Embrace Resistance as Your Friend: Enterprise Architecture and IT Governance Helps Manage Change
Anyone who has ever served as a change agent knows how challenging it can be to run up against die-hard critics, who it often seems will resist change until their last ounce of breath. Of course, not all criticism is bad; that is why we ask people for and encourage “constructive criticism.”
In truth, every criticism, as hard as it may be to hear, can be used constructively—even if it wasn’t meant that way!
The April 2009 issue of the Harvard Business Review states that “resistance is, in fact, a form of feedback by people who know more about day-to-day operations than you do.” Moreover, “it can be turned into a vibrant conversation that gives your change effort a higher profile.”
In my view, there are four major types of people who provide feedback to new ideas:
HUNGRY FOR CHANGE: Those who see the need for change—either people seeking the “right” change or people who are disenchanted with the status quo and yearn for just about any change—are enthusiastic for it, want it to succeed, and will contribute to its general success.
MISCOMMUNICATORS: They are skeptical of change, and while they intend for their feedback to be constructive, it just doesn’t come out that way—instead it comes across as overly harsh, negative, or obstinate.
SCAREDY-CATS: Some people are afraid of change (or threatened by the change agent); they may not understand it, may have been burnt by failed change initiatives in the past, or are just plain comfortable in the status quo and don’t want that comfort to be disturbed.
NO WAY, PERIOD: And finally some may be against change no matter what. These folks may be mean-spirited, antisocial, or otherwise challenged—from them we can expect some serious destructive criticism.
In any of these cases, “it takes a strong leader to step up and engage when a change effort meets with pushback.” But if you turn the criticism into feedback, weed out the useful engagement from the chaff, and take away something positive, you can ultimately deliver a better product for the organization.
Harvard Business Review recommends that we treat such communications “with respect and are willing to reconsider some aspects of the change you’re considering”—in other words, be flexible.
You may have to “change the change”—use alternate ideas that would still meet the objectives of the plan. However, in the end, the change will receive greater acceptance because it was collaborative and widely vetted. Furthermore, the change may also actually be more productive, since it likely will more accurately reflect the broader needs of the organization.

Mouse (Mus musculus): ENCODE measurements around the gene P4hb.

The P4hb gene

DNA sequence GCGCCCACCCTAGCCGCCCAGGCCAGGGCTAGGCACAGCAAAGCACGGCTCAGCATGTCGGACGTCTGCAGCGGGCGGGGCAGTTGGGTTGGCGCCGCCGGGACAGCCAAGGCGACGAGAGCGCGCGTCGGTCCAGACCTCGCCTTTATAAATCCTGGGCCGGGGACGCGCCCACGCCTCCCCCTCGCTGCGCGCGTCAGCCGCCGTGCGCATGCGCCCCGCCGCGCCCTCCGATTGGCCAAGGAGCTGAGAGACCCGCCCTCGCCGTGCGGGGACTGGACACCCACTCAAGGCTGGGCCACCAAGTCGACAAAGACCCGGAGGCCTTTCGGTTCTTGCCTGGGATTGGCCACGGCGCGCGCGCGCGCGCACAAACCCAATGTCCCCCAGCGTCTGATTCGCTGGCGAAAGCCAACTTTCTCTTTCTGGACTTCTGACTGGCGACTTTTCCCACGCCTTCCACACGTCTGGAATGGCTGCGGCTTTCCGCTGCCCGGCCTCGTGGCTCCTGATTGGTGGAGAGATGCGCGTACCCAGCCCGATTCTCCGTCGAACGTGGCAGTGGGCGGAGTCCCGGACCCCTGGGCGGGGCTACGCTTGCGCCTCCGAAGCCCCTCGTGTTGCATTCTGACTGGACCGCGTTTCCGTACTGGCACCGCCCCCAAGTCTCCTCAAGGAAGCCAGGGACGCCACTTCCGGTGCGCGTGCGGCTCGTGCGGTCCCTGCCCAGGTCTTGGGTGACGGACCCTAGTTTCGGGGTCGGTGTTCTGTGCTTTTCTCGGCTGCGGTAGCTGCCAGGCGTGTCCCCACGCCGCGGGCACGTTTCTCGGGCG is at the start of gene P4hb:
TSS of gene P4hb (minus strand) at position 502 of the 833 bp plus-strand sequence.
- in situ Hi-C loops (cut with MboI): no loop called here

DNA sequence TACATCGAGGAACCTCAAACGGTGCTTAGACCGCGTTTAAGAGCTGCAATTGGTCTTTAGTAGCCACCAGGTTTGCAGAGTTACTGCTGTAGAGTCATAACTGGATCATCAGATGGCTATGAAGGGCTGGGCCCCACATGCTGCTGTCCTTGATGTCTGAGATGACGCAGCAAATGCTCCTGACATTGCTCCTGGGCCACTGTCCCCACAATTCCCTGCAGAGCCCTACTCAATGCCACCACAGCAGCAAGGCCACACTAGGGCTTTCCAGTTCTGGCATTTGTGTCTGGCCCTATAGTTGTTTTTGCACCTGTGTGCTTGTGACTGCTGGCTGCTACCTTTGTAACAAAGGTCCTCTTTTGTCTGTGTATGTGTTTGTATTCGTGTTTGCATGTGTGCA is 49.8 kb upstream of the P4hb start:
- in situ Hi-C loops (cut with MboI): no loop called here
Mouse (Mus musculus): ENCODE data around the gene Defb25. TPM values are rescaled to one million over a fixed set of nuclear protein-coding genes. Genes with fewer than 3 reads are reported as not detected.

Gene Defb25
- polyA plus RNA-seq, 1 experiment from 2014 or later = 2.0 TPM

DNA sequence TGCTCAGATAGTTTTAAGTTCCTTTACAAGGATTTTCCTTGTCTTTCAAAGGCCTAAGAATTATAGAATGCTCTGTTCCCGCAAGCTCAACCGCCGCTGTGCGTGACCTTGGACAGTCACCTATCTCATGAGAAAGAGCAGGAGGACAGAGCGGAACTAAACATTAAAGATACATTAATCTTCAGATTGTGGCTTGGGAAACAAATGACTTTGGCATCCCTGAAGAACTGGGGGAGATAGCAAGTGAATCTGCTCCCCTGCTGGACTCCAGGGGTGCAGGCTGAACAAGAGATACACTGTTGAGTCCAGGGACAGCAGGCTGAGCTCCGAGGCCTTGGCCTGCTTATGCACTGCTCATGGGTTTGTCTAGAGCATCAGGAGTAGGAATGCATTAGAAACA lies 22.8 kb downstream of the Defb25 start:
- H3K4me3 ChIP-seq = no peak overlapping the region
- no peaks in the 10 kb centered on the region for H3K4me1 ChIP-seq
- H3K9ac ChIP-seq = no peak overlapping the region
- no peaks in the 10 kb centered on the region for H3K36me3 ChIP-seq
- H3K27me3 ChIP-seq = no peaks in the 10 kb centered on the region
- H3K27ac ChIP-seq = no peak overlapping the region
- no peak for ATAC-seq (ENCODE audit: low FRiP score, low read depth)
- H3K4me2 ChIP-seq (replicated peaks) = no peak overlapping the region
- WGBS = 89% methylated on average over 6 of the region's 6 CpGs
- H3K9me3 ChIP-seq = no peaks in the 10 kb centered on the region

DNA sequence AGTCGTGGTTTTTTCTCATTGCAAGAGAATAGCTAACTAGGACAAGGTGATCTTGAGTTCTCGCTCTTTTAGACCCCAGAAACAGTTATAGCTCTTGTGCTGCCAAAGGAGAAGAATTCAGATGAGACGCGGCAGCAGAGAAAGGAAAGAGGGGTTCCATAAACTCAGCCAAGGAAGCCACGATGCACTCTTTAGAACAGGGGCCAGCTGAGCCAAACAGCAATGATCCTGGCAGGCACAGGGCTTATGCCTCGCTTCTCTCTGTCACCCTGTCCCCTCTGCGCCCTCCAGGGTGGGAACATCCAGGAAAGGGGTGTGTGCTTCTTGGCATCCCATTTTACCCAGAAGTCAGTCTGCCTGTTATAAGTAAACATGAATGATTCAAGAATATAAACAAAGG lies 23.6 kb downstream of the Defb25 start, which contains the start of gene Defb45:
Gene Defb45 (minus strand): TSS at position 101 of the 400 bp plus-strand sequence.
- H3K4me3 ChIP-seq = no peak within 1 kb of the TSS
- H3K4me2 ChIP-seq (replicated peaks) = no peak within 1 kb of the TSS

Change agents usually will never win over everybody, but they can articulate their ideas, vet them with others, refine them, and continuously engage with the stakeholders to deliver tangible results.
Unfortunately, some change agents are so fixed on what THEY want to do, that they are blind to everybody else. They think it’s their way or the highway. Their eyes and ears are closed—no good!
It’s one thing to use the foot in the door technique to get momentum for change, and it is quite another to kick down the door.
No one should think they have all the answers and be headstrong in either making a particular change happen or standing in the way of change completely. Rather people who see the need for change need to work with those who oppose it in order to implement the changes that will really benefit the organization.
A healthy dose of skepticism is fine. And change should be explored and tested before being fully committed to. But at the same time, new ideas and ways of doing things should always be welcome. Truly, there always is a better way—sometimes with out-of-the-box thinking, breaking old paradigms, or with new technology.
We all need to think creatively to suggest new ideas and also be receptive to changes from others.
by Andrew N. Blumenthal, the Chief Technology Officer of the Bureau of Alcohol,Tobacco, Firearms and Explosives